(Note: This was originally published on the Globe and Mail website)
In the wake of one of the most horrific terrorist attacks on the United States in recent memory – perhaps even in history – one of the obvious questions is: Who is responsible? And what kind of action will the U.S. government take, or should it take, if and when it finds out? President George W. Bush has made it clear what he wants to do: He said in a statement that he intends to “hunt down and punish those responsible for these cowardly acts.” But how will the United States go about doing that? That is even harder to answer.
International security expert Ian Lesser of Washington-based RAND Corp. said the attack has all the earmarks of what is often called the “new” terrorism – including “the high lethality, the symbolism of the targets, the suicide of the attackers involved” and the fact that “no group has taken credit or claimed responsibility.” The problem with such attacks, Mr. Lesser said, is that it is often difficult to figure out how to retaliate, or even who exactly the government should be retaliating against.
In the past, Mr. Lesser said, terrorism was primarily conducted by organized groups such as the Red Brigade or the Irish Republican Army, whose primary aim was “the liberation of Group X or the freedom or interests of a particular country or group.” They tended to take credit “because they wanted to call attention to their cause,” said Mr. Lesser, “but modern groups have systemic, often religious agendas, and as far as they’re concerned the act itself is enough – and they may see themselves as answerable only to God,” which helps explain why they often involve suicides.
Security experts say the first target of suspicion in such a well-organized attack against the United States is Osama bin Laden, a Saudi exile and prominent supporter of Islamic terrorism who has been implicated in dozens of attacks on U.S. institutions – including a previous attack on the World Trade Center in 1993. Living in Afghanistan, where he has been protected by the fundamentalist Taliban government, Mr. bin Laden reportedly warned several weeks ago that he was preparing some kind of major strike.
John Sigler, an adjunct professor of political science at Carleton University and a specialist in American foreign policy and Middle Eastern affairs, said a warning has been circulating in intelligence circles that Mr. bin Laden was planning an attack – but the assumption was the attack would likely take place in the Middle East, not inside the United States itself. “They’ve been warning for 30 days about a suspected Osama bin Laden attack in the Middle East, and U.S. forces have been on high alert… but nobody had envisaged this kind of multiple hijacking attack” on U.S. targets.
Prof. Sigler said that the attack on the twin towers of the World Trade Centre and the Pentagon was “extremely sophisticated” and that within the international terrorism community “most of us can’t put the finger on anyone but Osama bin Laden.” There were early reports that an Arab group, the Democratic Front for the Liberation of Palestine, had claimed responsibility, but Prof. Sigler said such an idea was “laughable.” Osama bin Laden’s group is one of the only groups that could put together such a well co-ordinated plan to attack several targets at once, Prof. Sigler said.
Several observers have pointed out that in the wake of the attack on the Federal building in Oklahoma, many terrorism experts also pointed the finger at Osama bin Laden, but bomber Timothy McVeigh turned out to be a decorated U.S. Special Forces veteran associated with the anti-government U.S. “militia” movement. Prof. Sigler said militia groups might have the ability to mount such an attack “because many of them have a Special Forces and intelligence background,” but he still thought it was more likely to be Osama bin Laden. “I can see militia attacking the Pentagon and the State Department, but the World Trade Center isn’t a government centre.”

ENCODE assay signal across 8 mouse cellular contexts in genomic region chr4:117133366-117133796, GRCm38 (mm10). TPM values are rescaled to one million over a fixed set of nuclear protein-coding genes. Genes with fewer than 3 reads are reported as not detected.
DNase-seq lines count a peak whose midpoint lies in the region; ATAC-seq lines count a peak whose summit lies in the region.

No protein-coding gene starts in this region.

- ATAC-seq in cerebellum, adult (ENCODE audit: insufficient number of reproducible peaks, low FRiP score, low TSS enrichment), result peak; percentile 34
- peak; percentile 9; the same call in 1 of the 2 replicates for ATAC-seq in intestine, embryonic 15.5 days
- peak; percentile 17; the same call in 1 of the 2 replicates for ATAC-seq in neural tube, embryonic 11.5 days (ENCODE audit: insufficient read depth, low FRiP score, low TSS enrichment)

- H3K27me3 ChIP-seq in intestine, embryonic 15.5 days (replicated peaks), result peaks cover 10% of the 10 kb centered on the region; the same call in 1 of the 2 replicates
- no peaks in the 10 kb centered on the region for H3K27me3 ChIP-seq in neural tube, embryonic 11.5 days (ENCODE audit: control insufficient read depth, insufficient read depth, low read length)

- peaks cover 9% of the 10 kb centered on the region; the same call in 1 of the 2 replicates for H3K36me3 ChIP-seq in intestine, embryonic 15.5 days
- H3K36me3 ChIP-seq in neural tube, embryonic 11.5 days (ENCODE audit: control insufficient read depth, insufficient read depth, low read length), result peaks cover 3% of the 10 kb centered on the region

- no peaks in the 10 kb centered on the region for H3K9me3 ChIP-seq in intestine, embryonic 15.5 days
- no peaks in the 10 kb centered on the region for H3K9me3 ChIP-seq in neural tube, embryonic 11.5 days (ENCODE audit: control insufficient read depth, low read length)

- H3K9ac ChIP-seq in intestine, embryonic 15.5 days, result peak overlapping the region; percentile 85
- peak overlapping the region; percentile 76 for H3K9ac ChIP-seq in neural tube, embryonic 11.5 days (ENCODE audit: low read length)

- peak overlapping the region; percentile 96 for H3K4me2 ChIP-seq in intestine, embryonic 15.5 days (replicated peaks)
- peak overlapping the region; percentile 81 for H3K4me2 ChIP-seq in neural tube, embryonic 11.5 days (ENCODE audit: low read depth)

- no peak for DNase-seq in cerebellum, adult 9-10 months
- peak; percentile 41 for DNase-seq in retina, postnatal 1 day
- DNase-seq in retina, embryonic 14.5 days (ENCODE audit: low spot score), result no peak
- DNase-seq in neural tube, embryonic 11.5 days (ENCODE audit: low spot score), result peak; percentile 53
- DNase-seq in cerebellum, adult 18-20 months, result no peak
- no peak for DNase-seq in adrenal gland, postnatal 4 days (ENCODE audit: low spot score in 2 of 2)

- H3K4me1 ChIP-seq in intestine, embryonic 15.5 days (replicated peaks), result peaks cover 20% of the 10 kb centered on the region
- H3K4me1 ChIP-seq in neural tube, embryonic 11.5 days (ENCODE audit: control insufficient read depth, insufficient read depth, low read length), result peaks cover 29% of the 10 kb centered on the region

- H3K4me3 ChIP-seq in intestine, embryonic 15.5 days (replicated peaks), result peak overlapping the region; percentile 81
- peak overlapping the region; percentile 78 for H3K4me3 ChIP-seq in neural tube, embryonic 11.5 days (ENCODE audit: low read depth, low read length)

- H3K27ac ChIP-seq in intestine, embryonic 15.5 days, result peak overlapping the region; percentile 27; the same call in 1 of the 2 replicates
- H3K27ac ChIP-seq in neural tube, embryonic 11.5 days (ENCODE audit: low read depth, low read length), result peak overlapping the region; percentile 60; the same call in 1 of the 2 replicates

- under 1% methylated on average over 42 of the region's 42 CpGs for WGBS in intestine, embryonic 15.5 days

And why does Osama bin Laden hate the United States with such intensity? Prof. Sigler said the Islamic fundamentalist “doesn’t hate America at all – he hates a specific American policy, which is the presence of U.S. troops in Saudi Arabia.” Troops have been stationed on bases in Saudi Arabia since the 1991 Persian Gulf war, Prof. Sigler said, despite repeated warnings from security experts that this policy would create even more tension with fundamentalist groups. “A lot of people advised [President]Bush’s father not to put troops in Saudi Arabia,” Prof. Sigler said, because groups such as Mr. bin Laden’s oppose having non-Muslim troops guarding Islamic holy sites.
When it comes to retaliation, the RAND Corp.’s Mr. Lesser said, the problem for the U.S. government is that the new terrorism involves such a diverse network of groups and often even individuals, as opposed to the kind of state-sponsored terrorism that the United States has been used to in the past. One of the problems with rushing to pin the blame on Osama bin Laden, he said, is defining “who is part of bin Laden’s group? Is it the people standing with him in the cave in Afghanistan? The group of people running things in Saudi Arabia or elsewhere? People who share his aims? Or people who took him as inspiration?” It makes retaliation “a very complicated equation,” Mr. Lesser said.
Mr. Bush and some of his advisers, such as Vice-President and notorious hawk Dick Cheney, may see the appalling attacks on the United States as a declaration of war – but with whom? And how do you fight an enemy you can’t put your hands on? That is the dilemma that confronts the U.S. now.